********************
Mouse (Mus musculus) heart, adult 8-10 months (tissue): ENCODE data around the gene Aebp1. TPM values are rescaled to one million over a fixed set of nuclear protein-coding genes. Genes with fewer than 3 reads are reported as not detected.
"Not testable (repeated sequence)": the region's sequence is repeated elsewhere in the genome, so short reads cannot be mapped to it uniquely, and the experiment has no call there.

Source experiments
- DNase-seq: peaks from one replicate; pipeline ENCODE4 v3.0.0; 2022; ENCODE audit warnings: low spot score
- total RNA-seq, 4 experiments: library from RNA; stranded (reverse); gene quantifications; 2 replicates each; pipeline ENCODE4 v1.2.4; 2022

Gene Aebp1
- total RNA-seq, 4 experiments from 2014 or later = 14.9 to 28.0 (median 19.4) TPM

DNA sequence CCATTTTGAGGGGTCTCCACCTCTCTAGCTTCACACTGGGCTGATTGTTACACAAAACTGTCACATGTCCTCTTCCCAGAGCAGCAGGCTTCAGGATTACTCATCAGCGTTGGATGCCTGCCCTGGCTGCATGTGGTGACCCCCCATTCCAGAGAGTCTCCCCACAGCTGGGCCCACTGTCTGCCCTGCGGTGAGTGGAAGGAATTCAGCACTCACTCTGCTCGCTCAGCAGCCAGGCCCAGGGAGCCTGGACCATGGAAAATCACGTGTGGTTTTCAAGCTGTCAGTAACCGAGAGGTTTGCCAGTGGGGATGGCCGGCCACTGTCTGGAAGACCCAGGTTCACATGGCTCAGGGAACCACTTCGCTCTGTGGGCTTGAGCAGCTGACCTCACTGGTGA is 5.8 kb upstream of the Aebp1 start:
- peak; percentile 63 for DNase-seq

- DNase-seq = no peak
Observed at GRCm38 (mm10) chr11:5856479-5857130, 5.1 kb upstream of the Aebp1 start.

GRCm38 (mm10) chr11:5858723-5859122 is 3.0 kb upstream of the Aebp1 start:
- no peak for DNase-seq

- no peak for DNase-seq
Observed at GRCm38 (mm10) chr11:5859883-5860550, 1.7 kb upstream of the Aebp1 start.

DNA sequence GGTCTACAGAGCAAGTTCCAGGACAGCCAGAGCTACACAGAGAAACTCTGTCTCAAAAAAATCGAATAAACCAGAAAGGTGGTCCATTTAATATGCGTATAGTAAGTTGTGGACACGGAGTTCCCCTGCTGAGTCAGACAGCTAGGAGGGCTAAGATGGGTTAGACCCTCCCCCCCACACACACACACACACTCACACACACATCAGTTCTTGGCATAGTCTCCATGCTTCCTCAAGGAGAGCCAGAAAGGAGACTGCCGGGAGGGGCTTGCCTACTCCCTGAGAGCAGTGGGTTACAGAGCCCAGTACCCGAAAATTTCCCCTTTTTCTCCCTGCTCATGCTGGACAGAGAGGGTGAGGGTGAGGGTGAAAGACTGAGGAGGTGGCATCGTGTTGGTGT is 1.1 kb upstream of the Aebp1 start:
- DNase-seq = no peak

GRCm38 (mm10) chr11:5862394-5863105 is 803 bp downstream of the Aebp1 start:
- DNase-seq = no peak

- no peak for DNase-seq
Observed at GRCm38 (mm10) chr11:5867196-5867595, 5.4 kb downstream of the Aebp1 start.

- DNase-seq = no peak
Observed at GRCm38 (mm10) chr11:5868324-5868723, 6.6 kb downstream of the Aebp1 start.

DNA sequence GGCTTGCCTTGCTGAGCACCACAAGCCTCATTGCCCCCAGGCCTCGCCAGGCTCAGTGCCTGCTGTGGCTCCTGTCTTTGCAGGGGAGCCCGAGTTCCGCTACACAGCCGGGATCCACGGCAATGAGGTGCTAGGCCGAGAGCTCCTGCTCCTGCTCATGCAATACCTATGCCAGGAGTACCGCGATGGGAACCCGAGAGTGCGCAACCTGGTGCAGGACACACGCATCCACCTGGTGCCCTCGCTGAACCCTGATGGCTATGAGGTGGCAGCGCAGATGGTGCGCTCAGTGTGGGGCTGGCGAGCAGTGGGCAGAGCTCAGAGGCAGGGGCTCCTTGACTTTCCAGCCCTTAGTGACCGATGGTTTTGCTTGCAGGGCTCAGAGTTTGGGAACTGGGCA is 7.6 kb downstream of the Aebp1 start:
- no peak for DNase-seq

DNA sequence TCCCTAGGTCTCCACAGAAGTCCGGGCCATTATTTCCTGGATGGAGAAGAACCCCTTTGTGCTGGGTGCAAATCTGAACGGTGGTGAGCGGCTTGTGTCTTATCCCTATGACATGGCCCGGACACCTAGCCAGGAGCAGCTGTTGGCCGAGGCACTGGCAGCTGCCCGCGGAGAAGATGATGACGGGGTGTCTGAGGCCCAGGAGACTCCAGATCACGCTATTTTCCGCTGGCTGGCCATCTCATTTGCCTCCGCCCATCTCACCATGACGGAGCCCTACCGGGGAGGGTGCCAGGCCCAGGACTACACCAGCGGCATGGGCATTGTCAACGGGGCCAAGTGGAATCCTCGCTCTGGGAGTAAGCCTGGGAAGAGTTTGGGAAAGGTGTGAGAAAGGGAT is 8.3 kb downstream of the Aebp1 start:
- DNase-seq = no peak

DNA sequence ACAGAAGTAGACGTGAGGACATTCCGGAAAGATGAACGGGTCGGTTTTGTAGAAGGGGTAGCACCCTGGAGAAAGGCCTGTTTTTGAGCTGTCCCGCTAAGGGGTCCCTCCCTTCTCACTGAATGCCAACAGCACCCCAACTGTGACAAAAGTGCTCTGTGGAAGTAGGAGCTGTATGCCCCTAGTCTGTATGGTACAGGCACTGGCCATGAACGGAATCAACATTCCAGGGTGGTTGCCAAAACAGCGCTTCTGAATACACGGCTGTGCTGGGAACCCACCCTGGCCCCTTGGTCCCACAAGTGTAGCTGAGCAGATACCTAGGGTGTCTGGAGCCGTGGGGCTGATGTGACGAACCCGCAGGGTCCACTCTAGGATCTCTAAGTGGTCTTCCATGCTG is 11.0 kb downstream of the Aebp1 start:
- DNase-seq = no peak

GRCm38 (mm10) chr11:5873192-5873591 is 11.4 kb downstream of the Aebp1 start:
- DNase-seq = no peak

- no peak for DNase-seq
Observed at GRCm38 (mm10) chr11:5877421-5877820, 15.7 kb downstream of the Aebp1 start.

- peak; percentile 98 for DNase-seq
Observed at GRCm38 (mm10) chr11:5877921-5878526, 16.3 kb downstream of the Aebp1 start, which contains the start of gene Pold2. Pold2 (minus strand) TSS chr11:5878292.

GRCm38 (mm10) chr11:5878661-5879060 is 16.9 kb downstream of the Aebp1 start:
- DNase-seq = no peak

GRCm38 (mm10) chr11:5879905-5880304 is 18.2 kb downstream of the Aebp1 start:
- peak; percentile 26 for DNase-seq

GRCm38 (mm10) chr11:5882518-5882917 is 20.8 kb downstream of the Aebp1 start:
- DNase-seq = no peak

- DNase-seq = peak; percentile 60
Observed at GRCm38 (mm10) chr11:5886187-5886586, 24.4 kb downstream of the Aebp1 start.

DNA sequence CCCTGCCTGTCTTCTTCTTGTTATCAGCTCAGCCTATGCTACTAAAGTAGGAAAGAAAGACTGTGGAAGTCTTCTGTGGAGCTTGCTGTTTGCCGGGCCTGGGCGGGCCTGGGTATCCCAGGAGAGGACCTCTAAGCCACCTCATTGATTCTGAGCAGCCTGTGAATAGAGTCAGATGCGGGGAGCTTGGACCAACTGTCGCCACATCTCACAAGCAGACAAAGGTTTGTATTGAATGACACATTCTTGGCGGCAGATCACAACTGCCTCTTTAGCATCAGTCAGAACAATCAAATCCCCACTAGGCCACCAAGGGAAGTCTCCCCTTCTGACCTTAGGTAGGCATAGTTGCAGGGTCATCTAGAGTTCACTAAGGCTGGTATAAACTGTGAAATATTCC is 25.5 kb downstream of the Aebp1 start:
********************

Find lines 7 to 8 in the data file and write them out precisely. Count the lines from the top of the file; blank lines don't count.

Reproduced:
- total RNA-seq, 4 experiments from 2014 or later = 14.9 to 28.0 (median 19.4) TPM

DNA sequence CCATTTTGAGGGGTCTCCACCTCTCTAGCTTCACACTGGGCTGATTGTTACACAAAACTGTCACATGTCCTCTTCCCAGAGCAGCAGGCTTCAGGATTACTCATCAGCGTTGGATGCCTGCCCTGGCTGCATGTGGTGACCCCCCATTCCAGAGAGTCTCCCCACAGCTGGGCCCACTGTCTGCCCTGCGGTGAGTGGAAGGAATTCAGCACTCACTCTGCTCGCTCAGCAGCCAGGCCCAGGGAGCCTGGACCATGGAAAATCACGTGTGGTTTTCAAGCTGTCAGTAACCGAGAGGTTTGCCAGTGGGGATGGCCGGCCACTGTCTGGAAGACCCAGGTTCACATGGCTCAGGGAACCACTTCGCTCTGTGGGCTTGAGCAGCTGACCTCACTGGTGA is 5.8 kb upstream of the Aebp1 start: